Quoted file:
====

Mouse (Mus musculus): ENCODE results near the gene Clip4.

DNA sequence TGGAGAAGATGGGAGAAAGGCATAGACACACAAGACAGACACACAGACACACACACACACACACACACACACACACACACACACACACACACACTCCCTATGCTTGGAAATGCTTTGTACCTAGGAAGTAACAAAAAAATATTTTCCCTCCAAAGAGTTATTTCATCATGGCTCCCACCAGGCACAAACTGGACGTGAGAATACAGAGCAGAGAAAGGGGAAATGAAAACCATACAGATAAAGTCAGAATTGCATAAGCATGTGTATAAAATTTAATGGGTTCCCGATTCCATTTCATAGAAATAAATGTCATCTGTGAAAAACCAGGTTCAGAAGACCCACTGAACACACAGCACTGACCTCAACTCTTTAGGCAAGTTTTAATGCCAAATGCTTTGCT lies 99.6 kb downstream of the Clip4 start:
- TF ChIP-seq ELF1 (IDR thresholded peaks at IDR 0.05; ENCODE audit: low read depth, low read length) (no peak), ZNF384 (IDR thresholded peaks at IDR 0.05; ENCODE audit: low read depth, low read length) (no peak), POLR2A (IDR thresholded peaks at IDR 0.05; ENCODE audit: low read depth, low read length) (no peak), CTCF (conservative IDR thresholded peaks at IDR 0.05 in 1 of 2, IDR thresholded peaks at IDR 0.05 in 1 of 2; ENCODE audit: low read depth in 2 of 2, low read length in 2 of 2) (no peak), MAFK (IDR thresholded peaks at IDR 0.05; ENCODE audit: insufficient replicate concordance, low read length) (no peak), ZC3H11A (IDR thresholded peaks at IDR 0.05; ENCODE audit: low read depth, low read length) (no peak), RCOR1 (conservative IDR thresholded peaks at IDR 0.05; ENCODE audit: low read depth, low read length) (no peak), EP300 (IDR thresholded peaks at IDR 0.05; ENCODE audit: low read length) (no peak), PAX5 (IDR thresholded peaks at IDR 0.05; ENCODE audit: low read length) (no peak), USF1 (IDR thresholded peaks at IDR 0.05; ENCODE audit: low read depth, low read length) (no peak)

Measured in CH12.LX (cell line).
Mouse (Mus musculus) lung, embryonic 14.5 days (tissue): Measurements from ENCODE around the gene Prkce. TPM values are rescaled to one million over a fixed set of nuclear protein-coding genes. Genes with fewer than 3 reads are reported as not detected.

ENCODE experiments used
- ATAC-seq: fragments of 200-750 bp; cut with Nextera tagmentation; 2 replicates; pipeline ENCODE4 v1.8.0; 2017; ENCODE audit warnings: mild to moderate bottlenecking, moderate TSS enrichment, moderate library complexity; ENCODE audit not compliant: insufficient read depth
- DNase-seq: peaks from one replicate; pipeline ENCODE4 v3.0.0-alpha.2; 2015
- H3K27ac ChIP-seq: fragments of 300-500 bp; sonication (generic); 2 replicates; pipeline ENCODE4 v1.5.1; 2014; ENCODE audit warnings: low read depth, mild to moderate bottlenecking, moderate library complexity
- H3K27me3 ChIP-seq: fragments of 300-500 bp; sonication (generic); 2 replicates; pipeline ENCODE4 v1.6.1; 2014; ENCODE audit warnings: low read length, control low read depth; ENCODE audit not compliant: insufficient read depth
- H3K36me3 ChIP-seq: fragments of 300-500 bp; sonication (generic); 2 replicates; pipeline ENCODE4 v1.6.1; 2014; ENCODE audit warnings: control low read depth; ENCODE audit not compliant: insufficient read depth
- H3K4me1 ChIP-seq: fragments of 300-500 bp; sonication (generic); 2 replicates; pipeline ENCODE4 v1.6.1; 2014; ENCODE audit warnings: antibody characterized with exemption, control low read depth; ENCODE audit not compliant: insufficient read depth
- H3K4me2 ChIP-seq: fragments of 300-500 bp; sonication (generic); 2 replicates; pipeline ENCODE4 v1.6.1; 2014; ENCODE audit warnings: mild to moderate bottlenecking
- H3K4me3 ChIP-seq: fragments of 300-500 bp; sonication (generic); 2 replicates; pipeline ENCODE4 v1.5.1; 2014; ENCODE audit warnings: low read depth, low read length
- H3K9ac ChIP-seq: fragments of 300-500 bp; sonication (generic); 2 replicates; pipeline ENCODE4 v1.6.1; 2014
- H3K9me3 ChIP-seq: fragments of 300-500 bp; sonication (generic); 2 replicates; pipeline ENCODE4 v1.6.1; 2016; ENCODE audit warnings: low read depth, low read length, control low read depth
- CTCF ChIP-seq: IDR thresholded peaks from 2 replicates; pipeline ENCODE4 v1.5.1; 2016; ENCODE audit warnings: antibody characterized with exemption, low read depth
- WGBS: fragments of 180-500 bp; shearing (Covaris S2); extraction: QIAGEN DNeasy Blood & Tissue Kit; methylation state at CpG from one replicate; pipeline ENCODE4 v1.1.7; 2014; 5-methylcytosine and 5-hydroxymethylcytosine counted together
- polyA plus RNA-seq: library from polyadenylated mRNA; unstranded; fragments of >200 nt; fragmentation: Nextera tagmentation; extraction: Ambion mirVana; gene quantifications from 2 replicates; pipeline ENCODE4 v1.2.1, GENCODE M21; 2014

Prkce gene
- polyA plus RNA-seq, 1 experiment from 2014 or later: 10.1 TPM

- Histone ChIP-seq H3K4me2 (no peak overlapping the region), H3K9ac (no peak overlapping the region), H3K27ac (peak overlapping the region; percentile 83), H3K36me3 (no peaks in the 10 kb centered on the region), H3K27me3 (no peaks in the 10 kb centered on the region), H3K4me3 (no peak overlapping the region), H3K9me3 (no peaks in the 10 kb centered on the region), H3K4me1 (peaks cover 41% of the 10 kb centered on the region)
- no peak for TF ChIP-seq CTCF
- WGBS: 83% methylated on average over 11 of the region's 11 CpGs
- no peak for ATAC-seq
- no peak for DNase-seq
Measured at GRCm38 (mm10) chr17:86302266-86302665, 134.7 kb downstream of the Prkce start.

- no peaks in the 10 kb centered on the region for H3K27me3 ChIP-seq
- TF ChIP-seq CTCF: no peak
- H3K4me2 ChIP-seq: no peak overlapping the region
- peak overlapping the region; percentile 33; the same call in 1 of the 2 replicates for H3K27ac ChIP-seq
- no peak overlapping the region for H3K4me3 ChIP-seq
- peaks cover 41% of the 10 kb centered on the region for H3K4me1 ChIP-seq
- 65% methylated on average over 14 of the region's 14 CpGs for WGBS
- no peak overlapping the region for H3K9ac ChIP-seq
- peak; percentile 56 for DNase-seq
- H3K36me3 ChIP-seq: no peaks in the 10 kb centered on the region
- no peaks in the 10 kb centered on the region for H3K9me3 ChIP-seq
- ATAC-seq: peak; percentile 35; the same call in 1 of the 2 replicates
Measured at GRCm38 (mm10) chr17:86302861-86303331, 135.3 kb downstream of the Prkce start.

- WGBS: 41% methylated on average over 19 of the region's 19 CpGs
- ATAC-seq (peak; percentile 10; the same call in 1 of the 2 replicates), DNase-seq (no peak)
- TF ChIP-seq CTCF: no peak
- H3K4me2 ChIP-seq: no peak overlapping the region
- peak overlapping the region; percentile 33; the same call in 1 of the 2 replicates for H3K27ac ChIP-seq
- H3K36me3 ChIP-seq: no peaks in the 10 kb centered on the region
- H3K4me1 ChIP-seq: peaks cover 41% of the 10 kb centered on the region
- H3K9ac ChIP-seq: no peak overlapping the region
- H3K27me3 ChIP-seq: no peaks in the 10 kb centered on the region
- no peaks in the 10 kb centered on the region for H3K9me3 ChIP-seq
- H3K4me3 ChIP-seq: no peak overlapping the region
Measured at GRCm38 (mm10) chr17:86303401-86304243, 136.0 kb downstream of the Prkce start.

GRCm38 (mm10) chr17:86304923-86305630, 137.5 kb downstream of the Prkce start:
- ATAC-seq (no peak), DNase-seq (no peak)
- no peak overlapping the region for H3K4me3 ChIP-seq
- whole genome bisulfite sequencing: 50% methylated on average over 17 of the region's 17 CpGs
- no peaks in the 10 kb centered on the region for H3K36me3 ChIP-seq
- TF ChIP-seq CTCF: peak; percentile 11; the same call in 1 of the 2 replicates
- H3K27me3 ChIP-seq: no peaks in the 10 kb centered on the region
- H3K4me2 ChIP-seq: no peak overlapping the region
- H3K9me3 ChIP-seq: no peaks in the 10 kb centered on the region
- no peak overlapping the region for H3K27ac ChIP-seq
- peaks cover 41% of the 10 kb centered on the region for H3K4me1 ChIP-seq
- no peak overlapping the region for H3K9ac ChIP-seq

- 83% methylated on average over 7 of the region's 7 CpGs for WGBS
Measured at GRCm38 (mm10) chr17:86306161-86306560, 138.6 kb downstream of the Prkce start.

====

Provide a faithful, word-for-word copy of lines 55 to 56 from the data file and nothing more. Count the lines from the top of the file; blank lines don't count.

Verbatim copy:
- no peak overlapping the region for H3K4me3 ChIP-seq
- whole genome bisulfite sequencing: 50% methylated on average over 17 of the region's 17 CpGs